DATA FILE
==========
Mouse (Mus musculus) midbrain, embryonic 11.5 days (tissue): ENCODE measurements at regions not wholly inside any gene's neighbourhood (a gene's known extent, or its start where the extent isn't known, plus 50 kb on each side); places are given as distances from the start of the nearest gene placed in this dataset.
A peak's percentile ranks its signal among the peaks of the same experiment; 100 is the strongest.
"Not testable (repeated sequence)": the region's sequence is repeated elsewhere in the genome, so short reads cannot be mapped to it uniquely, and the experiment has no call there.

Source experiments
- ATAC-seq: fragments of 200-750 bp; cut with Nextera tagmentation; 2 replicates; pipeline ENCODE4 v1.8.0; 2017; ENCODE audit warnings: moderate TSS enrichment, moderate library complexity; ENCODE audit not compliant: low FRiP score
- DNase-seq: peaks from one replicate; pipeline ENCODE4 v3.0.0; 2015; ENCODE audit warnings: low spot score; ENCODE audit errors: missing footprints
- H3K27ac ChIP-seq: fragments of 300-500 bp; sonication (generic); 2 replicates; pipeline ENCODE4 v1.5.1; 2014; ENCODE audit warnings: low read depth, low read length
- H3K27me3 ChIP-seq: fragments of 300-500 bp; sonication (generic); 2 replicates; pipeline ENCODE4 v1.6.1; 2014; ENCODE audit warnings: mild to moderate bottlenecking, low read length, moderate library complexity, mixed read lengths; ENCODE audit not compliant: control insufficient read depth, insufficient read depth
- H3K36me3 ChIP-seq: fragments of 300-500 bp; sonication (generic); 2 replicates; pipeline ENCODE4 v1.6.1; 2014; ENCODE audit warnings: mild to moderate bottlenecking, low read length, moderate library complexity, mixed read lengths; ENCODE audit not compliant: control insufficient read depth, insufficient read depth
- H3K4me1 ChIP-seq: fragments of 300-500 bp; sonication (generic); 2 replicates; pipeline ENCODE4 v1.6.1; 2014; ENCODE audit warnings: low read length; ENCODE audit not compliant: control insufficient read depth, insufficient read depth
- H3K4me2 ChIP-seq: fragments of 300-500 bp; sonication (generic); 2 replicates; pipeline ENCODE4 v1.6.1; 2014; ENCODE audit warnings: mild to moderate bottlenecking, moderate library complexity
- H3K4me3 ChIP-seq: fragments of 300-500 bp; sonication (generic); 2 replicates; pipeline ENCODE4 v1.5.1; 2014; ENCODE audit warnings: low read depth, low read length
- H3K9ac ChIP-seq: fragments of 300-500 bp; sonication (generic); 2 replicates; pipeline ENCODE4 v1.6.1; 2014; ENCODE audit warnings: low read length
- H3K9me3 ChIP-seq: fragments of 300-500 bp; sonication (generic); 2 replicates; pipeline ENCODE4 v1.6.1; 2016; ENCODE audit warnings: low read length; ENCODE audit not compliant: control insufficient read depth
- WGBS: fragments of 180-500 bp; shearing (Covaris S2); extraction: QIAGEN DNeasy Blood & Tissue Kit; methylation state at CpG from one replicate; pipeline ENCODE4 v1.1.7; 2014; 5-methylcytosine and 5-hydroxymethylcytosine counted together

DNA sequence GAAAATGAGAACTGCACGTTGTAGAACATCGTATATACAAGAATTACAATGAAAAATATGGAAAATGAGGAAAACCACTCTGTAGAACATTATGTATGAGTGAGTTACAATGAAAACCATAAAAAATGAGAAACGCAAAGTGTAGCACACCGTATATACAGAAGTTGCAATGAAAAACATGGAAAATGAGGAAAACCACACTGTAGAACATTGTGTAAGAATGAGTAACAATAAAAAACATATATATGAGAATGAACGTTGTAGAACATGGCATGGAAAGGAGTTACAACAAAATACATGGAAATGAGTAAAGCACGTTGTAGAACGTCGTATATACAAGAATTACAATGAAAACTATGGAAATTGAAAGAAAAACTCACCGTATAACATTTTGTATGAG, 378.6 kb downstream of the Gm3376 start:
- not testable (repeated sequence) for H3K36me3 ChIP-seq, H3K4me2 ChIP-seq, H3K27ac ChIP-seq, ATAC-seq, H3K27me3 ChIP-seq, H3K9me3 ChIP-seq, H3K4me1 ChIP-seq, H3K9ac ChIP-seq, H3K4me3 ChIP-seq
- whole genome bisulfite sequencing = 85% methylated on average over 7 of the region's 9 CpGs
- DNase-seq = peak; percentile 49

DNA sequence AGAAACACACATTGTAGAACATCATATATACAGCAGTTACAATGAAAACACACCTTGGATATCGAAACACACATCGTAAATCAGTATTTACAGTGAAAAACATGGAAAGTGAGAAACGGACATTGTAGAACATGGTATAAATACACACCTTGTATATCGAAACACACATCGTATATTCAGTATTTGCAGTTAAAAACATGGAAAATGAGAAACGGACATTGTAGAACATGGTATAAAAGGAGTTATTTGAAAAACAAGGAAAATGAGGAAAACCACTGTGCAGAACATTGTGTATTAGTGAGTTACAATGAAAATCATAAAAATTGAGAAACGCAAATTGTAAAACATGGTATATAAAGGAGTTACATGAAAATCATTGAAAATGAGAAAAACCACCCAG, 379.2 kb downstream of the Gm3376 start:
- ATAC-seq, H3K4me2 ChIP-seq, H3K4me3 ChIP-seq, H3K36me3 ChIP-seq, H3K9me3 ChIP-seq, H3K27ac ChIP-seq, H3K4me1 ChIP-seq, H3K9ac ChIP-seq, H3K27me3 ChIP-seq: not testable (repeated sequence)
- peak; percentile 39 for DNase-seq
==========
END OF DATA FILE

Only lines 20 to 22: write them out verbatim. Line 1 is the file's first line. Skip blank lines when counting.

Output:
DNA sequence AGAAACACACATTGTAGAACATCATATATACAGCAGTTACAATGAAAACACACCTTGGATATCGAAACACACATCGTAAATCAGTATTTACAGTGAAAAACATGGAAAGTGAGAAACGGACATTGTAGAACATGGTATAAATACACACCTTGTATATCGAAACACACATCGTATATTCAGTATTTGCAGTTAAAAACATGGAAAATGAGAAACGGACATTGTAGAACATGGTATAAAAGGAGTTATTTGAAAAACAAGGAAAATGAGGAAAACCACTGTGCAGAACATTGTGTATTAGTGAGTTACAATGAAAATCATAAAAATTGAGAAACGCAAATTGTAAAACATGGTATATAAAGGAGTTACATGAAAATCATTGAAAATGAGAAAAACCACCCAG, 379.2 kb downstream of the Gm3376 start:
- ATAC-seq, H3K4me2 ChIP-seq, H3K4me3 ChIP-seq, H3K36me3 ChIP-seq, H3K9me3 ChIP-seq, H3K27ac ChIP-seq, H3K4me1 ChIP-seq, H3K9ac ChIP-seq, H3K27me3 ChIP-seq: not testable (repeated sequence)
- peak; percentile 39 for DNase-seq